In 2011, following a poor showing in the Open Championship he told the media that he was “not a fan of golf tournaments that are predicted so much by weather” and added he would “rather play when it’s 80 degrees and sunny and not much wind.” These comments drew the ire of the British press.

This is all of the controversy you can dig up on the Irish kid with the black hair resembling an inverted bird’s nest, hidden by his Swoosh hat each week. Seriously, that’s it?

McIlroy is a Roman Catholic. Despite growing up in a small Irish village in County Down, he carries a British passport. His great uncle was killed by the Ulster Volunteer Force in a sectarian attack at his east Belfast home in 1972. McIlroy’s main sporting passion outside of golf is for the Ulster rugby team. He often interrupts his busy golfing schedule to attend matches at Belfast. He is frequently accompanied at Tour events by his father, Jerry.

Despite his recent misfortunes, McIlroy still retains the top spot in the Official World Golf Ranking by a considerable margin. He is scheduled to play in only two events before The Masters and is woefully short of competition. He has finished just 62 stroke-play holes in more than three months.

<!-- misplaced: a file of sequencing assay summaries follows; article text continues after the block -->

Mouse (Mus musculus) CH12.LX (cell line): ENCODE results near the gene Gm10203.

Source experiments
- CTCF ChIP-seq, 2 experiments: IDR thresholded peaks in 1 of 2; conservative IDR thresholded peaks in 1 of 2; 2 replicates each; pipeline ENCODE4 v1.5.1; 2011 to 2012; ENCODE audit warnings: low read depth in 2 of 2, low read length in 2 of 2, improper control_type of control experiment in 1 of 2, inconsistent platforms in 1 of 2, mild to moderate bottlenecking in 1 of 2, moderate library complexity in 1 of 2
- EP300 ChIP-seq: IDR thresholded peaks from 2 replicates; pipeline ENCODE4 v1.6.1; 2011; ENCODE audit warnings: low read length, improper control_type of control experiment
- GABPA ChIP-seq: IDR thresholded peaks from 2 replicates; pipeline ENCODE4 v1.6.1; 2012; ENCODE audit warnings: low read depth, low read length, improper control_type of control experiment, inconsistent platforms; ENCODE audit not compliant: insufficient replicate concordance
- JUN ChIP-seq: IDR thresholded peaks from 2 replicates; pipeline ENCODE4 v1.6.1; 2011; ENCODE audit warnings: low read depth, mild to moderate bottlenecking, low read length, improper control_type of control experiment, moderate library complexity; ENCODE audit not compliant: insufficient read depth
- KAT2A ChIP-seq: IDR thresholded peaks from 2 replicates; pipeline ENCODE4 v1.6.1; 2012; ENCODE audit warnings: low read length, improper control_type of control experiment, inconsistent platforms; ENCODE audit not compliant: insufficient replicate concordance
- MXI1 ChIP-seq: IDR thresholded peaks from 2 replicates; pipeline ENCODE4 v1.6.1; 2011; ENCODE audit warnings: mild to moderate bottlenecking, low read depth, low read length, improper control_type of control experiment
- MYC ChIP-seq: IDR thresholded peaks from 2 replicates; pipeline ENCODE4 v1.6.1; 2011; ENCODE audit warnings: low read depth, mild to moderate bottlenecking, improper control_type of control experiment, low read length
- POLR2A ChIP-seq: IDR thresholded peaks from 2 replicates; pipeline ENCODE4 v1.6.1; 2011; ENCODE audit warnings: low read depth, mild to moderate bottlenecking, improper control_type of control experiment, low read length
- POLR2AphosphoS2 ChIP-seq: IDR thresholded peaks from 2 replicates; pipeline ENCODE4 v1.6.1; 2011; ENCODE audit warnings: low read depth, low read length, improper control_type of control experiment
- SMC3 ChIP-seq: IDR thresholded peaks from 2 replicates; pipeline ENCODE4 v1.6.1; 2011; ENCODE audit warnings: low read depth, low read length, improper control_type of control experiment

He recently purchased a $10 million home near The Bear’s Club in Jupiter, Fla. That is where he will try to resurrect his golf game in the next few weeks before heading to Augusta. My guess is that he will be ready when he makes the quest north in search for a Green Jacket.

McIlroy’s biggest problem? He is so well-liked, so revered that people want to see him succeed. Golf needs him to be the sport’s next icon. It’s a lot of pressure on a nearly 24-year-old. This Irish kid is 5-foot-9 and 160 pounds. There is not a bad bone in his diminutive body. He possesses the heart of a lion. He has proven that he knows where the jugular is and he is not afraid to put his spikes on it. Rory will roar again.